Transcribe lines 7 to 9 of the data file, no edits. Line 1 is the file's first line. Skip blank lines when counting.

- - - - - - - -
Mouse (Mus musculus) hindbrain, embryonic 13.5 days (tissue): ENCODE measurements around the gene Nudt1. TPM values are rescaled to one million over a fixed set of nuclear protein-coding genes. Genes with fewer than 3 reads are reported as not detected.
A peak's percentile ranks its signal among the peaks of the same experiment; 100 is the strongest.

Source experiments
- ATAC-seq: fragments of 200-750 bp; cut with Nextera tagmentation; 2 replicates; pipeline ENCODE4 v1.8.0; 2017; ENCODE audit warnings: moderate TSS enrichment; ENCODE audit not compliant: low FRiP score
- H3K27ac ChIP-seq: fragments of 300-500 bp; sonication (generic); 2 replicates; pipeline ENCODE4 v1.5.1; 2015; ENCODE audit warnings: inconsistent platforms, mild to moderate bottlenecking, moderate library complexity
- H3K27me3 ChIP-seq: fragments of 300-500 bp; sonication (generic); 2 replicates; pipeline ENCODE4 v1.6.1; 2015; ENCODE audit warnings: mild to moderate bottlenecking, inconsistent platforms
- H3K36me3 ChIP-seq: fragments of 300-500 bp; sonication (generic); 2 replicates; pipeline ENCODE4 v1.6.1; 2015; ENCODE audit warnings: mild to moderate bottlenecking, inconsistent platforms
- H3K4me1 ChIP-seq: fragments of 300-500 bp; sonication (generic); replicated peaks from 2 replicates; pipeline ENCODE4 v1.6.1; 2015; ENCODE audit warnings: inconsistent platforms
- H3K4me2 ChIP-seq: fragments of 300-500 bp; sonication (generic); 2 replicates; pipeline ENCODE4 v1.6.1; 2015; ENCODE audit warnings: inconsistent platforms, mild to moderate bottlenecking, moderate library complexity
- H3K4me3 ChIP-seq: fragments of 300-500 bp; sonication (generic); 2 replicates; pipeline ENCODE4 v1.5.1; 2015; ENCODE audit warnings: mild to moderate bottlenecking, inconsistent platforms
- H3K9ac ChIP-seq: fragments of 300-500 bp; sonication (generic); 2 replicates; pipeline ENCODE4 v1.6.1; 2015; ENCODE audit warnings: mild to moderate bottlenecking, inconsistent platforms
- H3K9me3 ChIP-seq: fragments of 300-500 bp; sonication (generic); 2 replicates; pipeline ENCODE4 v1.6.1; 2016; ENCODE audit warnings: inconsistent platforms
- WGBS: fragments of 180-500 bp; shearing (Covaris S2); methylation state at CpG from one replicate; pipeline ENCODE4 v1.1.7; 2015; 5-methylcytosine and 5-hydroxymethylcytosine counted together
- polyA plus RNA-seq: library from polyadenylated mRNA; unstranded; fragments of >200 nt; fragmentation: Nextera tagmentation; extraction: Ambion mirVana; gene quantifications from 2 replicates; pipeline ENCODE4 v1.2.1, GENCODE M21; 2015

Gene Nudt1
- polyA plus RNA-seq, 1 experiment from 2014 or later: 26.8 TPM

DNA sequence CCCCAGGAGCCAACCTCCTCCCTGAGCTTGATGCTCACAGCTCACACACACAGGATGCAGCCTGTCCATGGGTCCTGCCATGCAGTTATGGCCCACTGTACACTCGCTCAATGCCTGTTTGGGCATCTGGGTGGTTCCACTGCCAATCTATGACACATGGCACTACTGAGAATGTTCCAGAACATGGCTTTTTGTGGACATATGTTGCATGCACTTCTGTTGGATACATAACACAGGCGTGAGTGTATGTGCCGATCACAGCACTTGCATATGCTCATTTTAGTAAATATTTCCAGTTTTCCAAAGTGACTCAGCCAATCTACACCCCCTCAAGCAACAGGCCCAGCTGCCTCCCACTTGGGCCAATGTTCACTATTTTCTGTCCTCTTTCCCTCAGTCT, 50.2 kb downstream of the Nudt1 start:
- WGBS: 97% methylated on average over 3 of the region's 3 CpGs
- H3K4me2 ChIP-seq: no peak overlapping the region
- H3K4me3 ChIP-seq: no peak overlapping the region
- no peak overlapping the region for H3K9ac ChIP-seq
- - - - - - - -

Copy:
- H3K36me3 ChIP-seq: fragments of 300-500 bp; sonication (generic); 2 replicates; pipeline ENCODE4 v1.6.1; 2015; ENCODE audit warnings: mild to moderate bottlenecking, inconsistent platforms
- H3K4me1 ChIP-seq: fragments of 300-500 bp; sonication (generic); replicated peaks from 2 replicates; pipeline ENCODE4 v1.6.1; 2015; ENCODE audit warnings: inconsistent platforms
- H3K4me2 ChIP-seq: fragments of 300-500 bp; sonication (generic); 2 replicates; pipeline ENCODE4 v1.6.1; 2015; ENCODE audit warnings: inconsistent platforms, mild to moderate bottlenecking, moderate library complexity